15

This question already has an answer here:

I know that non-constant static variables need to be initialized outside the class definition but, is there a reason for this?

class A {
    static int x = 0 // compile error;
    static int y;
};

int A::y = 0; // fine

marked as duplicate by PaperBirdMaster, mtrw, Dukeling, cpburnz, BlueRaja - Danny Pflughoeft Dec 19 '17 at 19:03

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15

Essentially it's because x exists independently of the number of instances of A that are created.

So storage for x needs to be defined somewhere - you can't rely on an instance of A to do that, and that's what

A::x = 0;

in exactly one translation unit, does.

  • 8
    Seems logical, but you could use the same reasoning for static member methods, and they can still be defined within the class. Even taking the address of the static member method across multiple compilation units yields the same address, so the linker somehow manages to 'merge' the multiple definitions of the static member method. Then why doesn't the linker to this for static data members? (note: this is mainly about the fact that it needs to be defined outside the class, not related to the initialization itself). – Patrick Dec 19 '17 at 8:18
  • 2
    @Patrick This may be one of the reasons why inline variable is introduced. – xskxzr Dec 19 '17 at 9:05
  • @Patrick members defined within a class are implicitly inline... This answer would be improved by mentioning C++17 inline variables. – Yakk - Adam Nevraumont Dec 19 '17 at 11:57
  • 1
    For methods there is a strong motivation for allowing definitions in multiple translation units. The compiler needs access to a definition to inline stuff and inlining is important for performance. For variables this is less nessacery. – plugwash Dec 19 '17 at 13:22
  • @Yakk that's only about methods. To ODR-use a static member variable you must use inline keyword or define it outside the class. – Ruslan Dec 19 '17 at 13:35
17

When the const qualifier is present, the static variable can be considered as a constant expression. Initializing it in the class definition goes to that effect. It's just some constant value, may not even need any storage.

But in the other case, it's not a constant expression. It definitely needs storage. And as @Bathsheba points out, it needs to be defined in only one translation unit (pre-C++17). Generally speaking, a declaration that contains an initializer is also a definition. So it just can't be initialized when declared.


Starting with C++17, that variable can be an inline variable. So the definition can in fact be included with the class declaration

class A {
  static inline int x = 0;
};

And the compiler will sort out all those declarations to mean the same storage.

3

after a small research, found this (from bogotobogo) :

we cannot initialize a static member variable inside the class declaration. That's because the declaration is a description of how memory is to be allocated, but it doesn't allocate memory. We allocate and initialize memory by creating an object using that format.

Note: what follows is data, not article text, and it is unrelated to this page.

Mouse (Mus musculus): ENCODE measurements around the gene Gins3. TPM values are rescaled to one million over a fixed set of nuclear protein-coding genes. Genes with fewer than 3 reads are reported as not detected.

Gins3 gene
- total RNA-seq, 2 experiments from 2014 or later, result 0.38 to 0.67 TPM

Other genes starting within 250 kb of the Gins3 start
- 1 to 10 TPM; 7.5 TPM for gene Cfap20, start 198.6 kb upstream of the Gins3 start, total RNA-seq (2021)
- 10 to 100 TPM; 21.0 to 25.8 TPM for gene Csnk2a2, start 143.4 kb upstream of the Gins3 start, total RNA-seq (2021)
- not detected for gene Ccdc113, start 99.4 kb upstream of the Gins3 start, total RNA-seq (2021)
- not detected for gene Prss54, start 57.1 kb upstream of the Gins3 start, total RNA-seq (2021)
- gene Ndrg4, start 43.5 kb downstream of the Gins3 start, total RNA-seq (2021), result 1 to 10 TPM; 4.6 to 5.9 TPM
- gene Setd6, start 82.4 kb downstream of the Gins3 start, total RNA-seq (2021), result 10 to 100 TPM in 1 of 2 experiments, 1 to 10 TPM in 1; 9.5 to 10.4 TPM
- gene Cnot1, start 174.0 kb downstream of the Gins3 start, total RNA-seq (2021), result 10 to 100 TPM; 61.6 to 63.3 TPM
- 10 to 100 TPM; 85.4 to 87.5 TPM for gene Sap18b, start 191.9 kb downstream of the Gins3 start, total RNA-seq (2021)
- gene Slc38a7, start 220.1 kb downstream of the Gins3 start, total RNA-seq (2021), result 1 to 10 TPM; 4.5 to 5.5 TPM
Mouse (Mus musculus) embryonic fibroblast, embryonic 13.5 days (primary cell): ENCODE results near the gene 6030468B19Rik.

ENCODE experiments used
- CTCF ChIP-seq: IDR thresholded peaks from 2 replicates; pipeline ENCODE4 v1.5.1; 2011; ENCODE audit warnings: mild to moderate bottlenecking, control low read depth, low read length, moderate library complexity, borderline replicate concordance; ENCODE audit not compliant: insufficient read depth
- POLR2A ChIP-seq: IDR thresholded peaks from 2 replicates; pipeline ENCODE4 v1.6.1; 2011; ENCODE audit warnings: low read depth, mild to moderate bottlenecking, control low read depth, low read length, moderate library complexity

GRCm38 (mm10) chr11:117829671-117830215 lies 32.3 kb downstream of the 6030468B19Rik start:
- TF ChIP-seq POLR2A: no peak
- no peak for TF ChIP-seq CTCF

In the case of a static class member, we initialize the static member independently, with a separate statement outside the class declaration. That's because the static class member is stored separately rather than as part of an object.

The exception to the initialization of a static data member inside the class declaration is if the static data member is a const of integral or enumeration type.



my take from this is ..

static members exist as members of the class rather than as an instance in each object of the class.

when you initialize the static variable inside the class declaration, as a concept it will be re-initialized (not the actual behaviour) on every creation of an object/instance of the class, [since the class declaration is the blueprint of which every new object of the class is construct].

but we know that this is not supposed to be the behavior of a static member, so the initialization of this member is outside of the class declaration.

I found this explanation a more intuitive one, but still the formal explanation remains the first one.

-3

Apart from what others have said, there is currently no place (pre C++ 11) within a class where you could initialize a static member (because members (both static and non-static can't be initialized where declared). For non-static members, we use either the constructor or the member initializer list to do the initialization. But this means we have to create an instance of the class.

Since a static member initialization can't depend on an instance being created, it's done outside the class where the member is declared.

  • I think most people would read/interpret that sentence differently. I simply meant something like ( struct a { int x=5; } ) – dsp_user Dec 19 '17 at 14:34
  • Well, I do have an old compiler but you could've said that right away, would've saved both of us some time. – dsp_user Dec 19 '17 at 14:54
  • I did try to say as much, but mispoke. I meant to say default member initializer. So for that I do apologise. Btw, you can check such snippets in online compiler front ends. – StoryTeller Dec 19 '17 at 15:27
  • OK, thank you, will look it up. Also, I see that the OP didn't mention which compiler he's using, so I guess my post is not entirely wrong (for pre C++11 compilers, that is) – dsp_user Dec 19 '17 at 16:34

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